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Italian Cream Cake Recipe

All good bakers, let’s have a moment of silence for the Italian cream cake’s awesomeness. All new bakers, join in too because you’ll be a pro once you get this baby on your table and enjoy the cheers (and empty plates) it brings. 

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Italian cream cake is southern enough to make you say "honey","y'all" and "I do declare this is good!" without giving it a second thought. A true showstopper for any special occasion. This cake is a wow-er. A wow-zer. A “what in the world did you do there?” kind of thing.  And you’ll see why it should only be made for special occasions when you get to the ingredients.

It would kill you if you ate it more than that.

All I can do is recommend that you just close your eyes and eat it and don’t think about the calories. Why ruin such a good thing?

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    I know this isn’t truly the easiest recipe I’ve ever posted. But I hope you’ll stay with me on it. Every once in awhile we have those times when we need something amazing. And this is just the thing.

    If you’re new to baking, I believe you can do this. See below for some links to helpful videos for how to work with egg whites if you’ve never done that. And of course, if you have ANY questions at all, I’m only an email or a comment away.

    italian cream cake on a glass cake plate

    Now warning: this cake has coconut and pecans. If you don’t like those, don’t make this because it won’t be the same cake. You could, possibly, sub the pecans for walnuts I guess…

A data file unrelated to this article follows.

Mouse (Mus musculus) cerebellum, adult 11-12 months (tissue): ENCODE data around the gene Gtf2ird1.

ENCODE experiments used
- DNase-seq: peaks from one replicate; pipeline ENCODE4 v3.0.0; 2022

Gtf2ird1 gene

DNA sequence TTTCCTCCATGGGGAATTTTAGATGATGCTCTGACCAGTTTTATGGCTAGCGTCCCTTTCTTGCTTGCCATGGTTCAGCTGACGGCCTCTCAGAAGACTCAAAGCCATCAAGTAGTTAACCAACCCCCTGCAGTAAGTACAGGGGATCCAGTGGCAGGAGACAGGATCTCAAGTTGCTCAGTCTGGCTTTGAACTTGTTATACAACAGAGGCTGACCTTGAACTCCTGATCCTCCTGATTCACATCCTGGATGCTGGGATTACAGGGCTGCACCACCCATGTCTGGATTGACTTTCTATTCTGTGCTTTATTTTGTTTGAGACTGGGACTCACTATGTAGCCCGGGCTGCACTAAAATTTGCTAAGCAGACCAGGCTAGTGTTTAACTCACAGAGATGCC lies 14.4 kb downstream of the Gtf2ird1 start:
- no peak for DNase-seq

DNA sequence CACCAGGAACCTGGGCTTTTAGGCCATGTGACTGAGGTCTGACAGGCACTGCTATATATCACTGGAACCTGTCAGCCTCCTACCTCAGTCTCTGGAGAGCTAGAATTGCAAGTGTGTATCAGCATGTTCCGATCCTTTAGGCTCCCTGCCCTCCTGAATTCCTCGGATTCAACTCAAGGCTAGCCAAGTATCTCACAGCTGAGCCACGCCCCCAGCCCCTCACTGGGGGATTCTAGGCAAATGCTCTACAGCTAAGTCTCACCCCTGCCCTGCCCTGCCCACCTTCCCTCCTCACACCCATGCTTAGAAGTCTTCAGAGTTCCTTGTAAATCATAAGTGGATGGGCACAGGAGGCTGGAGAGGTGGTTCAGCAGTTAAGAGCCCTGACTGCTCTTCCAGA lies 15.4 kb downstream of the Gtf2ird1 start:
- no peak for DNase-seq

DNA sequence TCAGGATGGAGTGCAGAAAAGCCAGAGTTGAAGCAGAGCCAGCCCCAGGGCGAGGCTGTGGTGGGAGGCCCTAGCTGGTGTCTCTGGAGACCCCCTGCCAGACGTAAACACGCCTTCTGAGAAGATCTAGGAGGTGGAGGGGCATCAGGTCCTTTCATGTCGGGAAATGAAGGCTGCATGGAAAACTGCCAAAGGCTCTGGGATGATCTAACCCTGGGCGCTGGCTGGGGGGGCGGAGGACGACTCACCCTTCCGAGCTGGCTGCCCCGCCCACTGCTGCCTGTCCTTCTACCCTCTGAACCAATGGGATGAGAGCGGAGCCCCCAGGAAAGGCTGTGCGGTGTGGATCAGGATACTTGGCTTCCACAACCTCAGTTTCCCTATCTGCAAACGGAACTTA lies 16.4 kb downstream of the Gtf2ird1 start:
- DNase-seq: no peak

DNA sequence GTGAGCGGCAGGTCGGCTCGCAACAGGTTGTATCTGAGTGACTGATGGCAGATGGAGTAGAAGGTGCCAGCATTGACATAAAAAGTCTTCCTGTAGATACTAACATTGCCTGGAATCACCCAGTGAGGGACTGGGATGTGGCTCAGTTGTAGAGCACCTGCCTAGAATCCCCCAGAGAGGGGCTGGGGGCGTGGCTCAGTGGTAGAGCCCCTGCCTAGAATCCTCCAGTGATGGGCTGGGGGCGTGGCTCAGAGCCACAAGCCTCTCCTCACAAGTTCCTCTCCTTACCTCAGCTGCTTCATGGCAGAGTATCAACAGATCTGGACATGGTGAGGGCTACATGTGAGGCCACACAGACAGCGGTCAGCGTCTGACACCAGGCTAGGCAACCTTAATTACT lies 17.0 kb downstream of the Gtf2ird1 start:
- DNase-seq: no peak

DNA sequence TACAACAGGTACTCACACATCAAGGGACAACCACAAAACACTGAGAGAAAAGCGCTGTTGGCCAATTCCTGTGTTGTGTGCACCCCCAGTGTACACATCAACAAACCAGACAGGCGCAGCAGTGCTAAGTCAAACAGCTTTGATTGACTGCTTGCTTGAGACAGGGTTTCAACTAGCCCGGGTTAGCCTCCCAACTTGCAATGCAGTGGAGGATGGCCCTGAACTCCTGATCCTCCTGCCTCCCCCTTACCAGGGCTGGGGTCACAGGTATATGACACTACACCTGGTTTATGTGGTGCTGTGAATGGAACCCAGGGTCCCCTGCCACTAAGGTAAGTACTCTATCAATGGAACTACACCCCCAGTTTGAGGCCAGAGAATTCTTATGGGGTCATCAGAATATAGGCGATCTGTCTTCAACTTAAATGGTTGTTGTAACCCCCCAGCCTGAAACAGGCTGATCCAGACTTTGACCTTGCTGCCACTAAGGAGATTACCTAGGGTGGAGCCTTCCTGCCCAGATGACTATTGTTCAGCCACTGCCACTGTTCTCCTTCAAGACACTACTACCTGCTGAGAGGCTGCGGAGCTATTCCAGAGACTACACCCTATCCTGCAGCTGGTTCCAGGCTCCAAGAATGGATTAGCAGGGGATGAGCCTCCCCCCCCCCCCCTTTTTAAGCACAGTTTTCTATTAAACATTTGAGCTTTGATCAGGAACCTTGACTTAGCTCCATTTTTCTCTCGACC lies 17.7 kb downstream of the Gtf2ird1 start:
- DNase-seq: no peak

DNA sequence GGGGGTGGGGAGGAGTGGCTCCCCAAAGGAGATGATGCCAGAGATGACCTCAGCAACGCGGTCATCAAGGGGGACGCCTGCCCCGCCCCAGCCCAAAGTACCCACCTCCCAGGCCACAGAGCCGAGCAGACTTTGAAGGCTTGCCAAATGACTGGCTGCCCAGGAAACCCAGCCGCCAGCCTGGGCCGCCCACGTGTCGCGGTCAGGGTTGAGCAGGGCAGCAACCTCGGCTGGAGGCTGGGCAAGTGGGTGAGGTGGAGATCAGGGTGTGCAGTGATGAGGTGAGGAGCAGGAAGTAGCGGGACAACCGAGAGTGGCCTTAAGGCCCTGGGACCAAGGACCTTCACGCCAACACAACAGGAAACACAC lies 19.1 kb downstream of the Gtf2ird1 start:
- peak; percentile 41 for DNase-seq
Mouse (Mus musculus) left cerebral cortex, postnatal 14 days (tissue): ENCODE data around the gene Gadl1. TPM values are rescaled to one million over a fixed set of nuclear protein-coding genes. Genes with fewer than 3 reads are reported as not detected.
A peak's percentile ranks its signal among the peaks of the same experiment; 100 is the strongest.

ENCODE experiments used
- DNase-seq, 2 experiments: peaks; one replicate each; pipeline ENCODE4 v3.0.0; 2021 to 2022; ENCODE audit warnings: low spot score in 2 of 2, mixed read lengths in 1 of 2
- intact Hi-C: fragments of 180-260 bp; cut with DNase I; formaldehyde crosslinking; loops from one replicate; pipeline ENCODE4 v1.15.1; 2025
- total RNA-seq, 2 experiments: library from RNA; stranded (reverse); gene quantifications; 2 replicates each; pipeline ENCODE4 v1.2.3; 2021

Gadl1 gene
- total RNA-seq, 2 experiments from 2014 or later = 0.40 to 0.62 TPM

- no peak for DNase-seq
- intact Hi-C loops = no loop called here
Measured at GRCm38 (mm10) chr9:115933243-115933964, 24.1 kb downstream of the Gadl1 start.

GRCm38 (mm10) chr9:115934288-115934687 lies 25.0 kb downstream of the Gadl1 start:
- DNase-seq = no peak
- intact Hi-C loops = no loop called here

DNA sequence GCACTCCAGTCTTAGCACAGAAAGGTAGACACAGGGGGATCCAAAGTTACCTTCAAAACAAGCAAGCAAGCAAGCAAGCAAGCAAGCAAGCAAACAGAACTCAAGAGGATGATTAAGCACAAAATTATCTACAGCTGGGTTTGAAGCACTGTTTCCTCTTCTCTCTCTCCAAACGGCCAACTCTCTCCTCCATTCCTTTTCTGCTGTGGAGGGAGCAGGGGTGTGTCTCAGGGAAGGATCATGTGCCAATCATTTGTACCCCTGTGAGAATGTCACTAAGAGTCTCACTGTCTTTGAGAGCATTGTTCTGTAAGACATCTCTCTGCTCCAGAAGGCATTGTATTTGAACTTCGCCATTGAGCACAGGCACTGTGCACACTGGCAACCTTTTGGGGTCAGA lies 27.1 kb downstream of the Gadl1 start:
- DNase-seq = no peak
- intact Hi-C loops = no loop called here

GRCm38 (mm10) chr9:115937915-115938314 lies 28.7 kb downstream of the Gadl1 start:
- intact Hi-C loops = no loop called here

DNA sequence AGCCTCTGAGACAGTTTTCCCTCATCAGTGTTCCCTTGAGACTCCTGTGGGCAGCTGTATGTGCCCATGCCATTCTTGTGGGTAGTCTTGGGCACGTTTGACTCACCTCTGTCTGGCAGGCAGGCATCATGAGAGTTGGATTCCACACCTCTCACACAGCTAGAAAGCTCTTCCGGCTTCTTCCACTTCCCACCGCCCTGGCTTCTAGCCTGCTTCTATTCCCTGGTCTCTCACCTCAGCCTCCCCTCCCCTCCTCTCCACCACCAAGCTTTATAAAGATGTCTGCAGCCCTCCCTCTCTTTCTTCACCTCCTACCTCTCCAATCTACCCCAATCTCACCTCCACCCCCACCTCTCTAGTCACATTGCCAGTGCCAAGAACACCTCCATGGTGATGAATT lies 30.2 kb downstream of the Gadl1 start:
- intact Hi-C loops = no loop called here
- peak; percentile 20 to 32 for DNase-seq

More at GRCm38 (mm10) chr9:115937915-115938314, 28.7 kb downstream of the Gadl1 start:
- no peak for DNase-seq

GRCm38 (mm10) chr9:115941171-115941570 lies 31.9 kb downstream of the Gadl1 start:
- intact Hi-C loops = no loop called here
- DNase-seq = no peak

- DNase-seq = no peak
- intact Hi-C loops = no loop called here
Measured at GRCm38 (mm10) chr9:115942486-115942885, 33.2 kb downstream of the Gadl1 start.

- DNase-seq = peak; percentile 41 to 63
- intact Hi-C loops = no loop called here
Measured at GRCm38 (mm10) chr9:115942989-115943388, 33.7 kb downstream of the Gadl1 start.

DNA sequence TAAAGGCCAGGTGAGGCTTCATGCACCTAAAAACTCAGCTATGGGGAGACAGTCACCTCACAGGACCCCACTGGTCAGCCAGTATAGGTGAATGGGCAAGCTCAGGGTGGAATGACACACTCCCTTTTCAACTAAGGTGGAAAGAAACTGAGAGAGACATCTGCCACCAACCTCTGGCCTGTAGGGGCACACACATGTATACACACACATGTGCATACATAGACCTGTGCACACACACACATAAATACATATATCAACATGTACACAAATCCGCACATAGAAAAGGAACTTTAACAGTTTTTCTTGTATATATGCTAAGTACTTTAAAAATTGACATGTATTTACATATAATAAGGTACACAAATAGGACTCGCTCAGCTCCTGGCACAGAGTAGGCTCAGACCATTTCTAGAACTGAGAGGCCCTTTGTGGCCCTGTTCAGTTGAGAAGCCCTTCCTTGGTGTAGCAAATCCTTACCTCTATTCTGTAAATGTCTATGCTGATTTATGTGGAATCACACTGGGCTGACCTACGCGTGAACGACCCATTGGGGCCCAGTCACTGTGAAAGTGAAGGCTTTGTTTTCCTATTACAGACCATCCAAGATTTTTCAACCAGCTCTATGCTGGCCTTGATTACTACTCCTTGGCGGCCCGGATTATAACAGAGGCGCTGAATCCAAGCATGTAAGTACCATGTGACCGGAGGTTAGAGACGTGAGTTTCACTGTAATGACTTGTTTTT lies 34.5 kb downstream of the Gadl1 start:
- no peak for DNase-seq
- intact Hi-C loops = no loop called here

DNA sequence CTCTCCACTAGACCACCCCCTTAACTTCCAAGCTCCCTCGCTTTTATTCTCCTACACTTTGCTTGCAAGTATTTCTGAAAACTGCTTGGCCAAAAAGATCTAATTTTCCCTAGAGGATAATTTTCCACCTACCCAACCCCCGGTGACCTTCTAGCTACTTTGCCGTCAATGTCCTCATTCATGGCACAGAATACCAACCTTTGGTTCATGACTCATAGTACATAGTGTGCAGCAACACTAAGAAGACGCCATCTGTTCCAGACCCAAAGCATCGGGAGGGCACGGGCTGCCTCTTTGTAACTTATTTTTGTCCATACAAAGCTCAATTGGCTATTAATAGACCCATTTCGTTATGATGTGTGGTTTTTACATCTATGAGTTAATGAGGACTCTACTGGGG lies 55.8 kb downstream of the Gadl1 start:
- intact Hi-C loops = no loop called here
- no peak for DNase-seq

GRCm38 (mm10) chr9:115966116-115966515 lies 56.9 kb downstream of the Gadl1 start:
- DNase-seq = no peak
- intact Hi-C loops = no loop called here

But if you make it according to the instructions, sit back and enjoy. This cake is rich, but not overly sweet. It’s dense, but it’s moist at the same time.

    A couple of tips to keep in mind about your Italian cream cake:

    Remember to separate the eggs, then whip the egg whites to stiff peaks.(Check this helpful little snippet if you’re not sure how. Or take a look at my ultra helpful post on everything you need to know to bake cakes like an old Southern woman. 

    FOLD in your egg whites to keep as much air in the batter as possible. If you don’t know how to fold, you can watch this video–nothing like a random YouTube guy to get your lesson from. Maybe one of these days you’ll get a lesson from me.

    This recipe takes  a few most of the bowls in your kitchen. Sorry about that. And the calories? Well, this just isn’t something you should eat when you’re counting.  I just wanted to warn you.

    A note on the frosting: If you want a thick frosting, make a double batch. I find a thin skim is plenty on this ultra-rich cake, so plan accordingly if you want more. If your frosting is thick, feel free to thin it slightly with one teaspoon at a time of milk if it’s hard to spread. 

    a slice of italian cream cake being lifted from the main

    Italian Cream Cake

    Rich, sweet and an amazing showstopper for any event, this cake is made totally from scratch.
    Prep Time 35 minutes
    Cook Time 25 minutes
    Total Time 1 hour
    Servings 12 people